Vasculitides are chronic inflammatory diseases. This makes immunosuppressive therapy necessary in many patients to prevent severe irreversible organ damage or even organ failure.
Depending on the organs involved, vasculitides require different examinations. In addition to methods of vascular imaging such as vascular ultrasound, angiography and magnetic resonance angiography, other organ imaging methods are used (i.e. computer tomography of the lungs or of the ear, nose and throat tract). In the case of vasculitides, the diagnosis often has to be be confirmed by fine-tissue sampling and examination. Laboratory tests with various inflammation values and, if necessary, autoantibodies are an important part of the assessment. Due to the many facets with which vasculitides can present themselves, the type and extent of diagnostic assessments must be tailored to the individual patient.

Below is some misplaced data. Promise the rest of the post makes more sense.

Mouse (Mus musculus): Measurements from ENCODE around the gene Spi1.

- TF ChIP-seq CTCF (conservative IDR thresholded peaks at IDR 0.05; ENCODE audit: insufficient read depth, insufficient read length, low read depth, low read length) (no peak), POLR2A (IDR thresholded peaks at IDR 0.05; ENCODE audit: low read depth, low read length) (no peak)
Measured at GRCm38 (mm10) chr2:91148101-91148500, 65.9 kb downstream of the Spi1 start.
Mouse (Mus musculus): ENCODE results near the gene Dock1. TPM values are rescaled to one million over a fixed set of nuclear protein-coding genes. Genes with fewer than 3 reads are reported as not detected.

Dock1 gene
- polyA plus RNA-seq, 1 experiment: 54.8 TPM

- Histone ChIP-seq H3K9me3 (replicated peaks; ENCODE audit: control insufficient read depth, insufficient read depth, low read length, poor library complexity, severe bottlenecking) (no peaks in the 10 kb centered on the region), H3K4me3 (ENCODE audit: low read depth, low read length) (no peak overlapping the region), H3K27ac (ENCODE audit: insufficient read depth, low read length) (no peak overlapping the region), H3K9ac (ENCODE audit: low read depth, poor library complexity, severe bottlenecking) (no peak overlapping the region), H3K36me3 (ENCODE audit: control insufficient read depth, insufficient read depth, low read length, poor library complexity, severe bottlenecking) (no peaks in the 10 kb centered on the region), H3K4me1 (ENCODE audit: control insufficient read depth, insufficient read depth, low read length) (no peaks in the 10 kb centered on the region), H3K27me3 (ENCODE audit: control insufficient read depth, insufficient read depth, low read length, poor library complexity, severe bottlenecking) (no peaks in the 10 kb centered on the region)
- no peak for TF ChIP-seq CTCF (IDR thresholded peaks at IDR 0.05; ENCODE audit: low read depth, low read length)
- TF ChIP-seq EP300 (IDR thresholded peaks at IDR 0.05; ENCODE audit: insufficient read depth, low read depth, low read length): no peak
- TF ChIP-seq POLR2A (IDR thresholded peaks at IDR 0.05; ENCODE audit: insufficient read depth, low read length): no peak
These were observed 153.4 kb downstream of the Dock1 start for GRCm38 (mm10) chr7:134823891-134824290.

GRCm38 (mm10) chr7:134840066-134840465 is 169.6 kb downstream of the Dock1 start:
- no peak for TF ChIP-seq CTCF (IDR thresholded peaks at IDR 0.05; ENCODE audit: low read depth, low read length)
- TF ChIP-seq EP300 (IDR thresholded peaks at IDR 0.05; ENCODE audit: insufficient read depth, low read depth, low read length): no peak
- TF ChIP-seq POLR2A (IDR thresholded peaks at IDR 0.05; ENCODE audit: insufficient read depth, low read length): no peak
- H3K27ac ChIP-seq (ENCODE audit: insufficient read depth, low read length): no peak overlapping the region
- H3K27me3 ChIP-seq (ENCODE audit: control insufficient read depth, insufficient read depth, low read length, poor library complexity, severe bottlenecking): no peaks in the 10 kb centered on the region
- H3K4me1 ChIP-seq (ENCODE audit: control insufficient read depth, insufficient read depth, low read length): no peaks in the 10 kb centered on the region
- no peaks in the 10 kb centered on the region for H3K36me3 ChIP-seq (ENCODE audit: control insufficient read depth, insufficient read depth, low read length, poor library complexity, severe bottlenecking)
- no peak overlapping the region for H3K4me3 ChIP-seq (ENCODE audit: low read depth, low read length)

Corticosteroids often have to be used for acute treatment. The duration of treatment with corticosteroids is kept as short as possible, which is why corticosteroid-sparing therapies are also used. In some vasculitides, decisive progress has been made in recent years with new targeted therapies (“biologics”).
In the regular vasculitis consultation, patients with vasculitides are assessed and treated.
Depending on the organs involved, systemic diseases require close cooperation with various specialist disciplines. In the case of vasculitides, close cooperation with the clinics for Dermatology, Angiology, Pneumology, Neurology, ORL and Ophthalmology, but also with numerous other disciplines, is particularly frequent.
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